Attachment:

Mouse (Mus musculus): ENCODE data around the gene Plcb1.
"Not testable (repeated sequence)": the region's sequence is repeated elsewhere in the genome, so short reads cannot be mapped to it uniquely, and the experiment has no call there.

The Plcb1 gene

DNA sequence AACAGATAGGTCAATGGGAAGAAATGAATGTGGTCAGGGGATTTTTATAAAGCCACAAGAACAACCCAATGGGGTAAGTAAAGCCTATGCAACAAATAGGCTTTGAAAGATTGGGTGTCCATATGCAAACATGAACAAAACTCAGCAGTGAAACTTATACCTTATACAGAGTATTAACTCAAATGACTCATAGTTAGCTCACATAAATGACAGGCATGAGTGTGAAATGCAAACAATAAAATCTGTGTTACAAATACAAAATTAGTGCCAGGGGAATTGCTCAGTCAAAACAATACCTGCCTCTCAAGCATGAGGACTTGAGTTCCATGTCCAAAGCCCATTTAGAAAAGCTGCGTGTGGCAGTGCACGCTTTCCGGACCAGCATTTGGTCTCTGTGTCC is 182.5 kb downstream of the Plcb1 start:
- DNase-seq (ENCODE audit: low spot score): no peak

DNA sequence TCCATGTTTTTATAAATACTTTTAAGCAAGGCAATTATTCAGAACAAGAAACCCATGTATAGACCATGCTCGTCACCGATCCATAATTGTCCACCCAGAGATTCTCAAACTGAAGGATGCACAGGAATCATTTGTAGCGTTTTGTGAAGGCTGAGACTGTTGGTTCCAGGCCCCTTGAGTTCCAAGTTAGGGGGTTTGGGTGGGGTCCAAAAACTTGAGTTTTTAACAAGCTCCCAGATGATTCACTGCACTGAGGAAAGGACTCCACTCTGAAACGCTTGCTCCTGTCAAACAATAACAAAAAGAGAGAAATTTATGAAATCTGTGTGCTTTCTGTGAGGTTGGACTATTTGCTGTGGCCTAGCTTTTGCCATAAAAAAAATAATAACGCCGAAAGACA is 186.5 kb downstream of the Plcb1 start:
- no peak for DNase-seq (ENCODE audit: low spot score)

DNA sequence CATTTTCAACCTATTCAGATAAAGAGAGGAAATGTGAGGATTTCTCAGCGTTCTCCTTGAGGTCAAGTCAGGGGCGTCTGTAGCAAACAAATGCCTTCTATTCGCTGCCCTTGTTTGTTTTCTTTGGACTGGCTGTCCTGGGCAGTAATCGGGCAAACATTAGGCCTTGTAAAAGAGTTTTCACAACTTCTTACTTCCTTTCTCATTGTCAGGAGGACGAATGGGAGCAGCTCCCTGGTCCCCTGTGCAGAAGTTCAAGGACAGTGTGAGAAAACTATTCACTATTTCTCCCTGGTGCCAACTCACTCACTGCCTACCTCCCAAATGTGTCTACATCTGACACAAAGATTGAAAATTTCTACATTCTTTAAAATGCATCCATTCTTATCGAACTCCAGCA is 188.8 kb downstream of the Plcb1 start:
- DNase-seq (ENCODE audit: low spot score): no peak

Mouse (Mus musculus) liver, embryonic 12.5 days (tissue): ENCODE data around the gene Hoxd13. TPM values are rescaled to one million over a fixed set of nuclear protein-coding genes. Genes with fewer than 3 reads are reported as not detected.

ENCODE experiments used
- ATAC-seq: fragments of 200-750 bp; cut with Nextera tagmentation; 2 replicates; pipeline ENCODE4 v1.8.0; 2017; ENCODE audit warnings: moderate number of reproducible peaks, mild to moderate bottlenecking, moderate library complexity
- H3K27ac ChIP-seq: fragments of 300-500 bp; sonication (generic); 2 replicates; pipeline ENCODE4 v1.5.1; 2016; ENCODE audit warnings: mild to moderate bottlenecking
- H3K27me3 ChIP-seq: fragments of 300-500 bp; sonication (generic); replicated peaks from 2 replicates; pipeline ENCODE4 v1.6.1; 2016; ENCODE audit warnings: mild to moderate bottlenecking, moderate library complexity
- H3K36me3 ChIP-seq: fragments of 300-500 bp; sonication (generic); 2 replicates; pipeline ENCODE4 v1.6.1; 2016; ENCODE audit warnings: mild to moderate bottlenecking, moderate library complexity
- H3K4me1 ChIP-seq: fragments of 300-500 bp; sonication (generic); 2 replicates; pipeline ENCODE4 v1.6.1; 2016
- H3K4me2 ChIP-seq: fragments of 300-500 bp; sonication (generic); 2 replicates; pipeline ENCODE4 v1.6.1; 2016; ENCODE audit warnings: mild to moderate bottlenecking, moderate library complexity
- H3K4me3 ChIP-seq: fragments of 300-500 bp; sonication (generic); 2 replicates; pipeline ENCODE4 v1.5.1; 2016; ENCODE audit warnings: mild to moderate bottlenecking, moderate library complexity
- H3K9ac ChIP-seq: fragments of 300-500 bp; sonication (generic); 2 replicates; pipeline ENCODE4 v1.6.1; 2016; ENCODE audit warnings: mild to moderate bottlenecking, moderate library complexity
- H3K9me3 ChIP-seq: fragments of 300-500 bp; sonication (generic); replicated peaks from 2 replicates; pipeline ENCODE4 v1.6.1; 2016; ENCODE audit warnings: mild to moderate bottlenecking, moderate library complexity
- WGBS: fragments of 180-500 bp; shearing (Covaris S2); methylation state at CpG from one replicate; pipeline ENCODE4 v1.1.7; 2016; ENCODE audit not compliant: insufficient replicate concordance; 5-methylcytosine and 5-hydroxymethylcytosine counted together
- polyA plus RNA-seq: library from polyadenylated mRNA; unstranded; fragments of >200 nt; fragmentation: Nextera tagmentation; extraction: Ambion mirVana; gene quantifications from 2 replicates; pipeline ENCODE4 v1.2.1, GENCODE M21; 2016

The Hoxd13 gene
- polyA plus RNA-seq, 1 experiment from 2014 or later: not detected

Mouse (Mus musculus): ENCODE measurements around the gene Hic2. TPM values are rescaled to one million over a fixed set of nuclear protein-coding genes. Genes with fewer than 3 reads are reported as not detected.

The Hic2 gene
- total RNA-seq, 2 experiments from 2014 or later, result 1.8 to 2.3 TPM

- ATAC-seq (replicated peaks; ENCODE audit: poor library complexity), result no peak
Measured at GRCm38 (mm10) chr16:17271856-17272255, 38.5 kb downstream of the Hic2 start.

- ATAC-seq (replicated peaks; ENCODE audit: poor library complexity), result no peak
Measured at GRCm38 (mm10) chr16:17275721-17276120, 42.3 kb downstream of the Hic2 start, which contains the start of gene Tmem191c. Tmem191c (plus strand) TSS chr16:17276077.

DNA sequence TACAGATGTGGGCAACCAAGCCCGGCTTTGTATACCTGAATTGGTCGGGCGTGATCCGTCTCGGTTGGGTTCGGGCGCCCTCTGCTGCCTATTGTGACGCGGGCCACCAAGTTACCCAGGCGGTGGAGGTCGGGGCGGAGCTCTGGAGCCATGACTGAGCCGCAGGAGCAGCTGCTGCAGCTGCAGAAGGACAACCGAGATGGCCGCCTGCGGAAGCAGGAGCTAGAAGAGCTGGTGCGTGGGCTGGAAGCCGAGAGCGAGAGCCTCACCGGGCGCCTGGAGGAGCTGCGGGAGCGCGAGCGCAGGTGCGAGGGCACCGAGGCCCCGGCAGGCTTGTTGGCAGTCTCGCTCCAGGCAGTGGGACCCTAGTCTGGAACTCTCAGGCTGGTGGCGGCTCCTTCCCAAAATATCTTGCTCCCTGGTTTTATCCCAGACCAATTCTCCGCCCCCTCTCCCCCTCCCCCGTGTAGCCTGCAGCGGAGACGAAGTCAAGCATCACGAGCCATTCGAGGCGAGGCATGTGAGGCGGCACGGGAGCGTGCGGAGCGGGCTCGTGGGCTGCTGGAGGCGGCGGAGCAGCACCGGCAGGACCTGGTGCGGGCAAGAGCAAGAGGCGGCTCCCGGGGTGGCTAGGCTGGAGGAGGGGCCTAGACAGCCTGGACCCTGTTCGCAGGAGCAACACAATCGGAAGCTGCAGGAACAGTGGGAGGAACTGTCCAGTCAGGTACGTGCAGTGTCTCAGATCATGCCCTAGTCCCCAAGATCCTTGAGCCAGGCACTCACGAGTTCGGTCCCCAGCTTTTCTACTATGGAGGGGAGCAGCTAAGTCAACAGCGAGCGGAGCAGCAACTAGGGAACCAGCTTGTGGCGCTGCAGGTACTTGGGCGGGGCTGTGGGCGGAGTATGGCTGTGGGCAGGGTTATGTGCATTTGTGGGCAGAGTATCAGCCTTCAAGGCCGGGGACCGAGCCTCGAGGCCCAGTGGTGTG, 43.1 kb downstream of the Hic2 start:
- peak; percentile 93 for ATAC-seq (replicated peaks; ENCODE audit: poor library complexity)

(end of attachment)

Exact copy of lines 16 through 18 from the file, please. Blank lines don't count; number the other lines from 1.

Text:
- H3K4me1 ChIP-seq: fragments of 300-500 bp; sonication (generic); 2 replicates; pipeline ENCODE4 v1.6.1; 2016
- H3K4me2 ChIP-seq: fragments of 300-500 bp; sonication (generic); 2 replicates; pipeline ENCODE4 v1.6.1; 2016; ENCODE audit warnings: mild to moderate bottlenecking, moderate library complexity
- H3K4me3 ChIP-seq: fragments of 300-500 bp; sonication (generic); 2 replicates; pipeline ENCODE4 v1.5.1; 2016; ENCODE audit warnings: mild to moderate bottlenecking, moderate library complexity